This box deals with integrals of "reasonable functions" that have
instead of their variable a root of a certain expression, typically
of *x*. Here is an example:

The method is quite simple. We use the substitution
,
where *k* was chosen so that in the resulting integral there are no
roots. There are many such *k*, but if we want the least possible (which
should simplify the calculations that would follow), we choose the least
common multiple of all roots appearing in the integral. In the above example
we would choose six (the least common multiple of 2 and 3) and obtain

Note that in order to simplify calculations, we first solved the basic
substitution equality for *x* and then used it to determine *dx*.
It thus actually became an indirect substitution. This is exactly the
recommended way of looking at this situation, since it can easily
generalize to more interesting situations. Before we do so, for the sake of
completeness we conclude this example. It is a standard problem, an integral
of a rational function. The first step is to divide the numerator by the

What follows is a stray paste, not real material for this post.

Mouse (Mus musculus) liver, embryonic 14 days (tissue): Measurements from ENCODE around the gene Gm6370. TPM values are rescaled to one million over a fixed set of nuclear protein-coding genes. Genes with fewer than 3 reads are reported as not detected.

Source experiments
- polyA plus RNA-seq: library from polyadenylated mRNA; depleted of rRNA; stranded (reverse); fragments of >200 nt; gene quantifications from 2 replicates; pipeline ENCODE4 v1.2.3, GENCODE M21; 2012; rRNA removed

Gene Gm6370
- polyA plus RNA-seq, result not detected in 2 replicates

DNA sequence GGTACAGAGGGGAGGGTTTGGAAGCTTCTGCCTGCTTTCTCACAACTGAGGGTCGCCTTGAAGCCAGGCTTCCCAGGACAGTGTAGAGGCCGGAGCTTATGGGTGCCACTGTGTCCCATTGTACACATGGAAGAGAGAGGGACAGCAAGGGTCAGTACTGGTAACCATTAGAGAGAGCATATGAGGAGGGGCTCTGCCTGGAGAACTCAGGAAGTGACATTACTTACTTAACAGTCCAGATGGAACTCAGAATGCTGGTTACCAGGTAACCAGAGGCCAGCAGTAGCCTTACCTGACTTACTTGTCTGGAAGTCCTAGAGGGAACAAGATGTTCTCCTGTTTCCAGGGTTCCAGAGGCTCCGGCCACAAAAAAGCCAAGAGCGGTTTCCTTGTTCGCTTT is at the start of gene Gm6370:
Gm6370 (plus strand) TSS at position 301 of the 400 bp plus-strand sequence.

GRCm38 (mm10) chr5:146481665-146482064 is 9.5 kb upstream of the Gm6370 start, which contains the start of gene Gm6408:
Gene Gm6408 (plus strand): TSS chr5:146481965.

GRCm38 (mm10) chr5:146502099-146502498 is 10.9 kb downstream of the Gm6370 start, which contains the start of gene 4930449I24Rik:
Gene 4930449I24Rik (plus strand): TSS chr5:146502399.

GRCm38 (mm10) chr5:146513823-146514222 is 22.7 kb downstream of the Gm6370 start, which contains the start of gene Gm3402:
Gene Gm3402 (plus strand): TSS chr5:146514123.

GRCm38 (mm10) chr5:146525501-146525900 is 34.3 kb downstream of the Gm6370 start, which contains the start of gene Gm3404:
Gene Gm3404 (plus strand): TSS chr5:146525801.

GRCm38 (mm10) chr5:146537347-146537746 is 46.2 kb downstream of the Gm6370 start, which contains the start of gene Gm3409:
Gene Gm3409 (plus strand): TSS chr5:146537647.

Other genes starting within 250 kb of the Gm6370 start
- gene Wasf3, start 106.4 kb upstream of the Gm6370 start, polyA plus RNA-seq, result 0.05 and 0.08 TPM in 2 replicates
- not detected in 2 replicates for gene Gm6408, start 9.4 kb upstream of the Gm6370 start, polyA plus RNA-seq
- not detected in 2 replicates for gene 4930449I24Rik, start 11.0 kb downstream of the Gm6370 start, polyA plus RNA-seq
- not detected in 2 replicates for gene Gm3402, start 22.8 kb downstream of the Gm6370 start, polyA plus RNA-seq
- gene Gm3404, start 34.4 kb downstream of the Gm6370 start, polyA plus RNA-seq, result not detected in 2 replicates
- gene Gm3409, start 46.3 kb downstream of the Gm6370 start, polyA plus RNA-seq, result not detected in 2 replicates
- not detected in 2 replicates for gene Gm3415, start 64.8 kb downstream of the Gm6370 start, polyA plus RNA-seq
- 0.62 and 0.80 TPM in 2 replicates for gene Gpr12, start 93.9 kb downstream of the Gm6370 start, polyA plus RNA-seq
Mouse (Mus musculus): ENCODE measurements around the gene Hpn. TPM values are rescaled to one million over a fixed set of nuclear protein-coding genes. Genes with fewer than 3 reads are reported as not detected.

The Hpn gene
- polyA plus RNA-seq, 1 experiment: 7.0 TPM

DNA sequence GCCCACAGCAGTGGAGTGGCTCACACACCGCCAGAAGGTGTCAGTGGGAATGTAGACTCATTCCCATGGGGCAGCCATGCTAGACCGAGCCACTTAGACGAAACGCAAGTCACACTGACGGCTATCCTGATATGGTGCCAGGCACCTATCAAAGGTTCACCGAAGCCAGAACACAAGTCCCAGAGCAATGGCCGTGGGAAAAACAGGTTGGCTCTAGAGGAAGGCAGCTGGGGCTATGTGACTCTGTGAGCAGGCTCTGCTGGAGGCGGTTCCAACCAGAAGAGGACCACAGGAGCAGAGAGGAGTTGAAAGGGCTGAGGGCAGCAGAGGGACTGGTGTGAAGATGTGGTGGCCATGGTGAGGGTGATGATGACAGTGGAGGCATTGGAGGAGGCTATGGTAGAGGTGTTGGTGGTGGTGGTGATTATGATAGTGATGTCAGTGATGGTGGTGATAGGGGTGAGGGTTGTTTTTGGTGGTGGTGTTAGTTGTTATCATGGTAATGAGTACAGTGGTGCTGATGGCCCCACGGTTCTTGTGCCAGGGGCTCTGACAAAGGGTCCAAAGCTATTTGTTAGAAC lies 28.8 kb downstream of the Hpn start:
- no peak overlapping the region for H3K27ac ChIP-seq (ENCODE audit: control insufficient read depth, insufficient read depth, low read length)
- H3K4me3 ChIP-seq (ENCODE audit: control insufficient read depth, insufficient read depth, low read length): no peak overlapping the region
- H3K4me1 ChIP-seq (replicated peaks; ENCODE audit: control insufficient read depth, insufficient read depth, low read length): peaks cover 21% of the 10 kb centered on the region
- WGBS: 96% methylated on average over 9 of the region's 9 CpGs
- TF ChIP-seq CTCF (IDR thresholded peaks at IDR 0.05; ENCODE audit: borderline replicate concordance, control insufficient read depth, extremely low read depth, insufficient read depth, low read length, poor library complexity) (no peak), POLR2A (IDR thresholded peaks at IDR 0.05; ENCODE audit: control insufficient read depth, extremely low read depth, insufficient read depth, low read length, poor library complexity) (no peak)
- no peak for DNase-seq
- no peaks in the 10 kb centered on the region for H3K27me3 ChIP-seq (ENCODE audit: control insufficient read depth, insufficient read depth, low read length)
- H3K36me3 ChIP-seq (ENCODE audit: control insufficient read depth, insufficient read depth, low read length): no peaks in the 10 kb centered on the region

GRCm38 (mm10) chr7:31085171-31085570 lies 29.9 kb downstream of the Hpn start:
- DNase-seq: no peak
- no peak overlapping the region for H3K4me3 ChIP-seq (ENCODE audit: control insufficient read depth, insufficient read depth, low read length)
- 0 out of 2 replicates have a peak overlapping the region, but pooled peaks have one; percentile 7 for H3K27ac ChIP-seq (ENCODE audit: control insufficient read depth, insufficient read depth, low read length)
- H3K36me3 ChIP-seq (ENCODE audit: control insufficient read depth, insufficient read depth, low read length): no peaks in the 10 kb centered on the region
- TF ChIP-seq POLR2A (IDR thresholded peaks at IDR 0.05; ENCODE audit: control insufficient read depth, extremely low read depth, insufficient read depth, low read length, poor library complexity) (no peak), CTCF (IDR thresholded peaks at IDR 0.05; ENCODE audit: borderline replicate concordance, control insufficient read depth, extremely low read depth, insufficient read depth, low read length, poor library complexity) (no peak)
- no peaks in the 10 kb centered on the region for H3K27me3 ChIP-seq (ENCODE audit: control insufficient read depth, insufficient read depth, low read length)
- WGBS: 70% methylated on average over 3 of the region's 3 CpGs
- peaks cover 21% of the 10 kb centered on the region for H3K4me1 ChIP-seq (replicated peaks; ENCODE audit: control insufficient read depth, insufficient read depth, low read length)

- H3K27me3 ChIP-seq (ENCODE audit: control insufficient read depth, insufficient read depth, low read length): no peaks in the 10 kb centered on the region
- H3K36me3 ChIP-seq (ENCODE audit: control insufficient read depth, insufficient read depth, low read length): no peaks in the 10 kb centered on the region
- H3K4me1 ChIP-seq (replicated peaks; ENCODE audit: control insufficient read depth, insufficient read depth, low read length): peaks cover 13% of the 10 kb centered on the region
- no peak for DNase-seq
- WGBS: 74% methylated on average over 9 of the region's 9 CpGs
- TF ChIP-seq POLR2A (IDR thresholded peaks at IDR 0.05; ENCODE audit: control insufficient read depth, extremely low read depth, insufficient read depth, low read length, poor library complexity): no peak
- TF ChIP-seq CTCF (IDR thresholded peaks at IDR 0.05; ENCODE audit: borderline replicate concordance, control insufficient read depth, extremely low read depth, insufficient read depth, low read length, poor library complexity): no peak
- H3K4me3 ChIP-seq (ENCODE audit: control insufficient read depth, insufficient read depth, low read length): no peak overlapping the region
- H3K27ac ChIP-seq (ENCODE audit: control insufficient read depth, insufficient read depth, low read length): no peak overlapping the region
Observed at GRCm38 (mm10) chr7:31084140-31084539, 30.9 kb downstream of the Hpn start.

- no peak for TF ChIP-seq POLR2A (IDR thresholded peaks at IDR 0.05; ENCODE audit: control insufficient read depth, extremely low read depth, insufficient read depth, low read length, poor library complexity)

denominator, and it turns out that there is actually no remainder, so the
problem is in fact very simple.

A more general situation occurs when in the root we find not just *x*,
but some other expression *f* (*x*).

**Recommended procedure:** We use the mixed substitution
*f* (*x*) = *y*^{k},*k* is determined as above. Then we of course need the
derivative of *f* to appear in some form in the original integral next
to *dx* so that this substitution goes through. We will show a typical
example.

As usual we know that some substitutions will surely work, for instance when there is a linear expression under the root.

Other integrals of this type can be found in Solved Problems - Integrals. This one is really typical, the power-substitution trick is also used here and here.

Next box: integrals with ratios of linear functions

Back to Methods Survey
- Methods of integration